Maggot therapy, also known as maggot debridement therapy (MDT), is a medical treatment that uses live maggots to clean and heal wounds in humans. Granted, it sounds like an unpleasant approach to wound care. But it actually has a long and fascinating history dating back centuries. For example, maggots were used by the Mayans and other Native Americans.

In the early 19th century, a French surgeon named Jules-Francois Germain found that maggots could clean wounds more effectively than traditional methods like cauterization. Their use could also help avoid amputation.

In and out of style

Throughout the 19th century, doctors and surgeons used the technique to treat a variety of conditions like ulcers, abscesses, and gangrene. But despite its effectiveness, maggot therapy fell out of favor in the mid-20th century. This is partly due to the development of antibiotics. Those are far easier to convince someone to take!

However, in the 1980s, antibiotic resistance became a huge problem thanks to the overuse of antibiotics. This helped revive the interest in using maggots in medicine. Scientists even developed new techniques for sterilizing and breeding maggots so they would pose less risk. This also helps patients see them as lab-created entities rather than something you’d find in a dumpster.

Today, maggot therapy is recognized as a safe and effective treatment for a variety of wounds. It’s used for treating diabetic foot ulcers, venous stasis ulcers, and pressure ulcers.

Maggots today

While still relatively rare, doctors do use maggots in hospitals today. They’re carefully applied to wounds in a special dressing so they can feed on the dead tissue and secrete enzymes to kill bacteria and promote healing. When the maggots are removed after several days, a wound is cleaned and dressed and ready to let the body take over the healing.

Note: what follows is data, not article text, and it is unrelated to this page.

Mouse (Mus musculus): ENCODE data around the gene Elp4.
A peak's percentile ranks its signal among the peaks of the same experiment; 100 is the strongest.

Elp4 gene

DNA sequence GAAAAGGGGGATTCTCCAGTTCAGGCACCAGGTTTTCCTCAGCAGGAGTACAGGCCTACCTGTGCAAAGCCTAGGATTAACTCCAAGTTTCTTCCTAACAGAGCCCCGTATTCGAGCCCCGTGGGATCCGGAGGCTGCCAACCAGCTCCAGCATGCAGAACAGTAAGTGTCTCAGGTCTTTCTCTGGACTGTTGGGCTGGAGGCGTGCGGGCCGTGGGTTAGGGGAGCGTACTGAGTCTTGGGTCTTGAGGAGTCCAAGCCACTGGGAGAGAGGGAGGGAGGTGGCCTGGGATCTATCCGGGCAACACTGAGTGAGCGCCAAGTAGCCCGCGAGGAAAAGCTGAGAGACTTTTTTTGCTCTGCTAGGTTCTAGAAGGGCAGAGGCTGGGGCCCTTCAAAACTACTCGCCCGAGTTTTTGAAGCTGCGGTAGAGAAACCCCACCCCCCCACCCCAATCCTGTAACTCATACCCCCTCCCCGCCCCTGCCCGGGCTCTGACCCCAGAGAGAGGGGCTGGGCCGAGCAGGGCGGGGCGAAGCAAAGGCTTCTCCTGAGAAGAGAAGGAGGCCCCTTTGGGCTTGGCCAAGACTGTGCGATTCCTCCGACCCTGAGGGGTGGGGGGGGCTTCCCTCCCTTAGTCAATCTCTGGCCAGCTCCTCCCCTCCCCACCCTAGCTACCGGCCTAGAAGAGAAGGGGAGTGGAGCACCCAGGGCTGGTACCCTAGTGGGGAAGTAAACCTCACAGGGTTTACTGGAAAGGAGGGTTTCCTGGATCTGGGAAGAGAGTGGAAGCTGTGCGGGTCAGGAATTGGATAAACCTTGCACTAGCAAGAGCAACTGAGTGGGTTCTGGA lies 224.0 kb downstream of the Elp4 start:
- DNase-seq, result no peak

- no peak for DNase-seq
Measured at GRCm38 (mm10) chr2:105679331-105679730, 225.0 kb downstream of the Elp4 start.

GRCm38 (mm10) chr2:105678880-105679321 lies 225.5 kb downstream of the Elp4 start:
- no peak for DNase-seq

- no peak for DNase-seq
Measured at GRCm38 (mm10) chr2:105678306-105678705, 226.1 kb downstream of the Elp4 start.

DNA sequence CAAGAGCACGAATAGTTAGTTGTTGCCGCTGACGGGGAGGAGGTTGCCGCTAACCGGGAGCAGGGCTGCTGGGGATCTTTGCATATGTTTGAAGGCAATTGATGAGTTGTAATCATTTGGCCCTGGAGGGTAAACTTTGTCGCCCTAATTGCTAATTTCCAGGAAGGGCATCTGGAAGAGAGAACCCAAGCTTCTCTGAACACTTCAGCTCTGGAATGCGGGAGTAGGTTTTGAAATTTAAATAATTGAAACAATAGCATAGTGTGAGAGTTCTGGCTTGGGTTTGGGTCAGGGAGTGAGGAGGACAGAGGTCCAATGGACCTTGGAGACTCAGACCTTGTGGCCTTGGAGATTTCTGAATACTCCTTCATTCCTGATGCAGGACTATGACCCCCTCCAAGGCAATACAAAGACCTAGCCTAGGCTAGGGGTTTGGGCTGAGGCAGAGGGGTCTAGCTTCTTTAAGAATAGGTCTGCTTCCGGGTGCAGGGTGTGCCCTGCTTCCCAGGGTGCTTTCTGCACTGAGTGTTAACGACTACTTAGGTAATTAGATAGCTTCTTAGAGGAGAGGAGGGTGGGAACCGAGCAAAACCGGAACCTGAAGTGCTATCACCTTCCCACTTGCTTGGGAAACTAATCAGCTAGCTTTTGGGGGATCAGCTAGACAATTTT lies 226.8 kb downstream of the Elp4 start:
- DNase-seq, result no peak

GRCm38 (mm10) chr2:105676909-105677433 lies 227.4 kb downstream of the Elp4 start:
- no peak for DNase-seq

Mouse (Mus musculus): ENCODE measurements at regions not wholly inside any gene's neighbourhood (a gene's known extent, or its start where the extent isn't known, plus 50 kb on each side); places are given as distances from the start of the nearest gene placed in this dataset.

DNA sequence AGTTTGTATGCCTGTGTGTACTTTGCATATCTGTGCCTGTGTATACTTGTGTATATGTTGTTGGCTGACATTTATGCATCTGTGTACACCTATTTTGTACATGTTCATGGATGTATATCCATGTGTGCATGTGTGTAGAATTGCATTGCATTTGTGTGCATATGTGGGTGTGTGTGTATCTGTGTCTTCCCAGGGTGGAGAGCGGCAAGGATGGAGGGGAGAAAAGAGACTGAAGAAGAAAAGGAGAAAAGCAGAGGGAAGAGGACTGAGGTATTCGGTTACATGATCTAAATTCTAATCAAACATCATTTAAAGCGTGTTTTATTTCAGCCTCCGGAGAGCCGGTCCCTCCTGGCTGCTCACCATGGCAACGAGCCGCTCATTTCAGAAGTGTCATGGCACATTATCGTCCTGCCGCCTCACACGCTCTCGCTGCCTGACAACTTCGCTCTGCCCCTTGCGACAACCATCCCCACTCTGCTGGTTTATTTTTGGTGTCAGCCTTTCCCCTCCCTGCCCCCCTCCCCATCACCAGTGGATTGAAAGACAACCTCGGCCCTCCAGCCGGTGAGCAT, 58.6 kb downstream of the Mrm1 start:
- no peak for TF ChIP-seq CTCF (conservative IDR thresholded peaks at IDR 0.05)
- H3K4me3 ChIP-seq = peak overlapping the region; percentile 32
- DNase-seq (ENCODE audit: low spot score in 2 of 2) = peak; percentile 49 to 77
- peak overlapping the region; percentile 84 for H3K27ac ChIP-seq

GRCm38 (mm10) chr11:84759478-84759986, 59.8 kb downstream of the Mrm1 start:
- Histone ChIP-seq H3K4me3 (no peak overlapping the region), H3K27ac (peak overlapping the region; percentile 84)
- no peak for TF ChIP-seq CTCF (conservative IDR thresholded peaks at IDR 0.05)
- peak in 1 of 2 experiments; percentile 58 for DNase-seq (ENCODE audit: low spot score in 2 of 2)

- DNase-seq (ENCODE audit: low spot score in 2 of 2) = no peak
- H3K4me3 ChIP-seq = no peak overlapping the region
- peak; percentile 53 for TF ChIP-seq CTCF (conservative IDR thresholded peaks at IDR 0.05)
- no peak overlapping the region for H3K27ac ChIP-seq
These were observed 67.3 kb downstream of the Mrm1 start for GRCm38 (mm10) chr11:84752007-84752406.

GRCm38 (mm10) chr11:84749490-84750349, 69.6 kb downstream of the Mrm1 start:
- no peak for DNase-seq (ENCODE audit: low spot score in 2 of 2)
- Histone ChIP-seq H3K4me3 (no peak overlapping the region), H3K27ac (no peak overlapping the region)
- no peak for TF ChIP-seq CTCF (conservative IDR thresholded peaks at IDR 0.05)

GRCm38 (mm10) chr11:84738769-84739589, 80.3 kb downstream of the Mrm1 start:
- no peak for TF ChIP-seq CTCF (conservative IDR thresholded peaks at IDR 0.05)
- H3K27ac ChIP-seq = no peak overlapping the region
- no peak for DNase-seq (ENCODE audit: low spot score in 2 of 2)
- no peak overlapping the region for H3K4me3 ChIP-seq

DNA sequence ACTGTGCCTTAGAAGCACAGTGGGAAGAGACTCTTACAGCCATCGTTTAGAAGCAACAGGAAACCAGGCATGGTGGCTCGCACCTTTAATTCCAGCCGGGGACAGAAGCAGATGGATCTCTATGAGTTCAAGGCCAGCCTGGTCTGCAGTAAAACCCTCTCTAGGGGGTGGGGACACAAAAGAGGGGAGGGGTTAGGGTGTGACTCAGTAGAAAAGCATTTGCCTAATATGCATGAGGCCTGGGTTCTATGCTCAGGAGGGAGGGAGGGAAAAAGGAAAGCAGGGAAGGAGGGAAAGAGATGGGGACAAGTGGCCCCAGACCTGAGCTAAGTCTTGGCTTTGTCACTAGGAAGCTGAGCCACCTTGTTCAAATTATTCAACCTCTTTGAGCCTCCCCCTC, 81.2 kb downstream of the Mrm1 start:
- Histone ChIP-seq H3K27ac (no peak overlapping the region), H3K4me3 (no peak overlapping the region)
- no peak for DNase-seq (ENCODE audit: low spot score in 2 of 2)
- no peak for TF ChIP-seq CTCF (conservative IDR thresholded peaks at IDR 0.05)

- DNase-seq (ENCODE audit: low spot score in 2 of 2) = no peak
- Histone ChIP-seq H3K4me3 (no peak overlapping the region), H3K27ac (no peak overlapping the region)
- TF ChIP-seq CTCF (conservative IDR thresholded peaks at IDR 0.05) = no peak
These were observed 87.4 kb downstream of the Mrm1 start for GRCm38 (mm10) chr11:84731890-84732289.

Maggots might sound gross, but they’re a cost-effective treatment option. They are also particularly helpful for patients who have not responded well to other forms of wound care. As a result, this therapy is gaining increasing recognition as a valuable tool in the treatment of chronic wounds.

 WTF fun facts

Source: “Entomological Medicine: How One Scientist is Working to Bring Maggot Therapy Into Wider Use” — Entomology Today

WTF Fun Fact 13263 – March’s Festival of Mars

Ancient Romans celebrated the Festival of Mars, also known as the Feriae Marti or Martius, in March. The ancient Roman celebration was held in honor of Mars, the god of war and agriculture. The Romans held this Festival annually, and it was one of the oldest and most important festivals in the Roman calendar.

What did Romans celebrate during the Festival of Mars?

The Festival of Mars typically lasted a few days. Romans marked it by feasting, music, and games, including chariot races, foot races, and gladiator fights. The Festival also included a procession in which men carried a statue of Mars through the streets of Rome, followed by priests and members of the military.